Take the 2-minute tour ×
Stack Overflow is a question and answer site for professional and enthusiast programmers. It's 100% free, no registration required.

We know that in 64bit computers pointers will be 8bytes, that will allow us to address a huge memory. But on the other hand, memories that are available to usual people now are up to 16G, that means that at the moment we do not need 8 bytes for addressig, but 5 or at most 6 bytes.

I am a Delphi user.

The question (probably for developers of 64 bit compiler) is:

Would it be possible to declare somewhere how many bytes you would like to use for pointers, and that will be valid for the whole application. In case that you have application with millions of pointers and you will be able to declare that pointers are only 5 bytes, the amount of memory that will be occupied will be much lower. I can imagine that this could be difficult to implement, but I am curious anyway about it.

Thanks in advance.

share|improve this question
3  
It sounds like you're worrying about the wrong thing. If you're writing code for computers running with multiple gigabytes of RAM, why do you care about saving a few bytes in pointer storage? –  Matt Ball Oct 26 '10 at 19:32
    
Thank you all for the answers, you persuaded me –  Petra Oct 26 '10 at 20:24
    
that I am worrying aboru wrong thing. THANKS! –  Petra Oct 26 '10 at 20:25
    
Something like that was made in the 16 bit segmented model, where you had short pointers (within the current segment), and long pointers (outside the current segment). Using a flat model, pointers are always the same size. –  user160694 Oct 27 '10 at 11:29
add comment

5 Answers

up vote 5 down vote accepted

A million 64-bit pointers will occupy less than eight megabytes. That's nothing. A typical modern computer has 6 GB of RAM. Hence, 8 MB is only slightly more than 1 permille of the total amount of RAM.

share|improve this answer
add comment

There are other uses for the excess precision of 8-byte pointers: you can, for example, encode the class of a reference (as an ordinal index) into the pointer itself, stealing 10 or 20 bits from the 64 available, leaving more than enough for currently available systems.

This can let the compiler writer do inline caching of virtual methods without the cost of an indirection when confirming that the instance is of the expected type.

share|improve this answer
    
This coming from you makes me wonder: is this something that will be implemented/is being considered for Delphi64? –  PhiS Oct 27 '10 at 8:29
    
No, it's usually only useful in JIT compilers, because the obvious implementation of inline caching (caching meaning it stores state) requires rewriting the call site, and Delphi for 64-bit is fully compiled at compile time, and not using a JIT compiler. It is however sometimes used in Java virtual machines; I think Hotspot does it. –  Barry Kelly Oct 27 '10 at 8:33
    
"Behind Windows x64’s 44-bit Virtual Memory Addressing Limit" alex-ionescu.com/?p=50 –  user160694 Oct 27 '10 at 20:02
add comment

Actually, it wouldn't save memory. Memory allocations have to be aligned based on the size of what you're allocating. E.g., a 4 byte section of memory has to be placed at a multiple of 4. So, due to the padding to align your 5-byte pointers, they'd actually consume the same amount of memory.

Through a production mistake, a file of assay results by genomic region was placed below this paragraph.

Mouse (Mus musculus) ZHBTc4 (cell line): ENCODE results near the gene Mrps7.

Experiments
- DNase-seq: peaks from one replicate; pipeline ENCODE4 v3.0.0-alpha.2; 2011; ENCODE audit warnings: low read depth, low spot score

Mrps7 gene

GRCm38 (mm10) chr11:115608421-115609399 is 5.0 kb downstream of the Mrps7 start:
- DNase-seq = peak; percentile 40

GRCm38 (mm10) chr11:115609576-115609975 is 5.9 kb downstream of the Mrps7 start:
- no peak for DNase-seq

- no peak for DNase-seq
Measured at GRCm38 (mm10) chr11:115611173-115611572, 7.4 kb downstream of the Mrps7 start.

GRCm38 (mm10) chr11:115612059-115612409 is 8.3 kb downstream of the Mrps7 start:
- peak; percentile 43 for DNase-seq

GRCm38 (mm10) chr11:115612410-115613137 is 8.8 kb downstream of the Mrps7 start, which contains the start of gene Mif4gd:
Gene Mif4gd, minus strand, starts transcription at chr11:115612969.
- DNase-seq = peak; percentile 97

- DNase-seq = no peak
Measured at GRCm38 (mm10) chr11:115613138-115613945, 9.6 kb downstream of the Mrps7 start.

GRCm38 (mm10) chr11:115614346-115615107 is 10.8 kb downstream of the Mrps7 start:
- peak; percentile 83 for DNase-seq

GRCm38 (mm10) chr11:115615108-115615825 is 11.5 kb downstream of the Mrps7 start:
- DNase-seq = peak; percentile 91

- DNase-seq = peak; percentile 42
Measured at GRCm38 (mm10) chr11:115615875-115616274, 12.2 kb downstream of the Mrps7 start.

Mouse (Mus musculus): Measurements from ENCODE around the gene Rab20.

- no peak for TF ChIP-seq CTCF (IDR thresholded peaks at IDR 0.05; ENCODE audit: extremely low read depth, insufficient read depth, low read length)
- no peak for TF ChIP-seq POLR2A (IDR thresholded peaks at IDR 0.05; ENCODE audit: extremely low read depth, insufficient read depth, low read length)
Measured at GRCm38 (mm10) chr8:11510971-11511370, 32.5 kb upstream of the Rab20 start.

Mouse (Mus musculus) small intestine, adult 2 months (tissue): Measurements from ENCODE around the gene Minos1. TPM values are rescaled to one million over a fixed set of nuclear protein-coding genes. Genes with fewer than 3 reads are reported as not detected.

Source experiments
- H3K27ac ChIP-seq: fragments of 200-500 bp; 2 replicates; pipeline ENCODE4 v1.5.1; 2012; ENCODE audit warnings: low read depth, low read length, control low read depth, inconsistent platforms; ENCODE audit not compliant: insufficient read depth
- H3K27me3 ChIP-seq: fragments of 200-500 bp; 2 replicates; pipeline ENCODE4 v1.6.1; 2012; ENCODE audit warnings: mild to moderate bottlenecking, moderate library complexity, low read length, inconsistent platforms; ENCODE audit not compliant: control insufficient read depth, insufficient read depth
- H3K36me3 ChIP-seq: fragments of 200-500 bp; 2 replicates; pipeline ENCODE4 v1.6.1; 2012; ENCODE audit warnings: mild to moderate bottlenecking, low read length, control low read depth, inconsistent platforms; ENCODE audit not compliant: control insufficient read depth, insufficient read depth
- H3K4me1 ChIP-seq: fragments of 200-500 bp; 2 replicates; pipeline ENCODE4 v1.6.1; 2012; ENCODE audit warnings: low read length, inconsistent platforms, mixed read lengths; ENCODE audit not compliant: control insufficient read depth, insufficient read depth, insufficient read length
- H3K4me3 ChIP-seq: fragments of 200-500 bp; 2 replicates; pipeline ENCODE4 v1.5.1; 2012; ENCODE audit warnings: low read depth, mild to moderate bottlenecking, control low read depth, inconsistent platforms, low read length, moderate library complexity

share|improve this answer
    
I don't think that they have to be aligned. Alignment "just" increases the performance and is required for a few SSE instructions. –  CodesInChaos Oct 26 '10 at 19:32
3  
In 64bit mode, alignment is far more important than in 32bit. Not aligning data (and code) in memory can have significant impact, not only on performance, but also on the ability to properly handle parallel computing. If an entity straddles an alignment boundary, it can cause memory tearing. –  Allen Bauer Oct 26 '10 at 19:58
4  
On some processors, @Code, memory really does need to be aligned. It's not just for performance or parallel computing; the CPU simply will not accept unaligned memory. –  Rob Kennedy Oct 26 '10 at 20:19
add comment

Remember actual OSes don't let you use physical addresses. User processes always use virtual addresses (usually only the kernel can access physical addresses). The processor will transparently turn virtual addresses into physical addresses. That means you can find your program uses pointers to virtual addresses large enough that they don't have a real address counterpart for a given system. It always happened in 32 bit Windows, where DLLs are mapped in the upper 2GB (virtual process address space, always 4GB), even when the machine has far less than 2GB of memory (actually it started to happen when PC had only a few megabytes - it doesn't matter). Thereby using "small" pointers is a nonsense (even ignoring all the other factors, i.e. memory access, register sizes, instructions standard operand sizez, etc.) which would only reduce the virtual address space available. Also techniques like memory mapped files needs "large" pointers to access a file which could be far larger than the available memory.

share|improve this answer
add comment

Another use for some excess pointer space would be for storing certain value types without boxing. I'm not sure one would want a general-purpose mechanism for small value types, but certainly it would be reasonable to encode all 32-bit signed and unsigned integers, as well as all single-precision floats, and probably many values of type 'long' and 'unsigned long' (e.g. all those that would could be precisely represented by an int, unsigned int, or float).

share|improve this answer
add comment

Your Answer

 
discard

By posting your answer, you agree to the privacy policy and terms of service.

Not the answer you're looking for? Browse other questions tagged or ask your own question.